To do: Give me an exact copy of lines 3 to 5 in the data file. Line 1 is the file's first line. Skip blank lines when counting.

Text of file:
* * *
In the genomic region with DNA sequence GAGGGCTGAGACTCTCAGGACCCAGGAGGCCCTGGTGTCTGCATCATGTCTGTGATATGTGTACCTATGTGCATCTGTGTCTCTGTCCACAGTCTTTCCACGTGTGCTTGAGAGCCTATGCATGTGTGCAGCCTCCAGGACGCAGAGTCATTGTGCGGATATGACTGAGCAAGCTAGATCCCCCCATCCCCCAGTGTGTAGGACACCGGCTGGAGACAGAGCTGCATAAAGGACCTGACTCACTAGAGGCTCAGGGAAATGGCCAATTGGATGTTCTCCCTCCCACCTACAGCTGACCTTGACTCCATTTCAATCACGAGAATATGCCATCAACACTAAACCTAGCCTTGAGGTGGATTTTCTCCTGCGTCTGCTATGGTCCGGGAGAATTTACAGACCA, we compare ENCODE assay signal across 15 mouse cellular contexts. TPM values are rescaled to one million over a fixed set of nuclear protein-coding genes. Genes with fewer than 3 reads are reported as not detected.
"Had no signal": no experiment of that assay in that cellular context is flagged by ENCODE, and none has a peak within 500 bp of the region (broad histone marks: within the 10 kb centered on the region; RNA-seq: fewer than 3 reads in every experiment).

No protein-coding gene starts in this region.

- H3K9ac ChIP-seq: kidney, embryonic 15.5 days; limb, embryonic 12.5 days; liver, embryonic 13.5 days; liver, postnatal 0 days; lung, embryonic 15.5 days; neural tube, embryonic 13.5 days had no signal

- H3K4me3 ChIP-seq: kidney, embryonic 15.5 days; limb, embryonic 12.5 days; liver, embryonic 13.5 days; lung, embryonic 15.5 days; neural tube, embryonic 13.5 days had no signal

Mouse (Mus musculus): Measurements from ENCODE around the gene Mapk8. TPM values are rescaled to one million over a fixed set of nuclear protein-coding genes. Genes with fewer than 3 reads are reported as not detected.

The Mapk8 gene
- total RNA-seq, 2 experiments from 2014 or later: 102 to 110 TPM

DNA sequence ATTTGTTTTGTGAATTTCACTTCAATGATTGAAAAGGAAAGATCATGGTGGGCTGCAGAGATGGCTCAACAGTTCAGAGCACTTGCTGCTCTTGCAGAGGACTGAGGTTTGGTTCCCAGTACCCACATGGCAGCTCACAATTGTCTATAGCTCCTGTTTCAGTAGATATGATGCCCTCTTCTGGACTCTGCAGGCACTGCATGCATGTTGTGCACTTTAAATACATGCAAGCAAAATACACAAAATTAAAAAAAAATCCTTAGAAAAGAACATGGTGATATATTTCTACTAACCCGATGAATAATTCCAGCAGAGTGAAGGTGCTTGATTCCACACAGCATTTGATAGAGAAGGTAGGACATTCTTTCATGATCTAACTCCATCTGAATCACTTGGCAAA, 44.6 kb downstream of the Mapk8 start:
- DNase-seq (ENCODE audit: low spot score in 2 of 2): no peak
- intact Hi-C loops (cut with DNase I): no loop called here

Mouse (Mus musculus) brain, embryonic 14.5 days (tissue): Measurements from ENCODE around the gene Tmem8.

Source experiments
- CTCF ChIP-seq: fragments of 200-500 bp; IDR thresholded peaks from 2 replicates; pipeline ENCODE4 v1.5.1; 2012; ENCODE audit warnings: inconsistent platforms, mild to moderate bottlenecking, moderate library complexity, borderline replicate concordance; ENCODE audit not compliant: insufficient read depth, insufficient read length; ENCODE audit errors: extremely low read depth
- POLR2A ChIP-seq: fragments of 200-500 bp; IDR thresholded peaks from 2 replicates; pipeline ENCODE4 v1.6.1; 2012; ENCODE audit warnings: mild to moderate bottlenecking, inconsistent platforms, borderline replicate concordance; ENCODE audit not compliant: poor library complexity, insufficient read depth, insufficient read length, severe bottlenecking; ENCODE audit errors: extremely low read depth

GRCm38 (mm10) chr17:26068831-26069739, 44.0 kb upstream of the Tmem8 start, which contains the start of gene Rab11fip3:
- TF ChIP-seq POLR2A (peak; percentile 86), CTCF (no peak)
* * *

No protein-coding gene starts in this region.

- H3K9ac ChIP-seq: kidney, embryonic 15.5 days; limb, embryonic 12.5 days; liver, embryonic 13.5 days; liver, postnatal 0 days; lung, embryonic 15.5 days; neural tube, embryonic 13.5 days had no signal

- H3K4me3 ChIP-seq: kidney, embryonic 15.5 days; limb, embryonic 12.5 days; liver, embryonic 13.5 days; lung, embryonic 15.5 days; neural tube, embryonic 13.5 days had no signal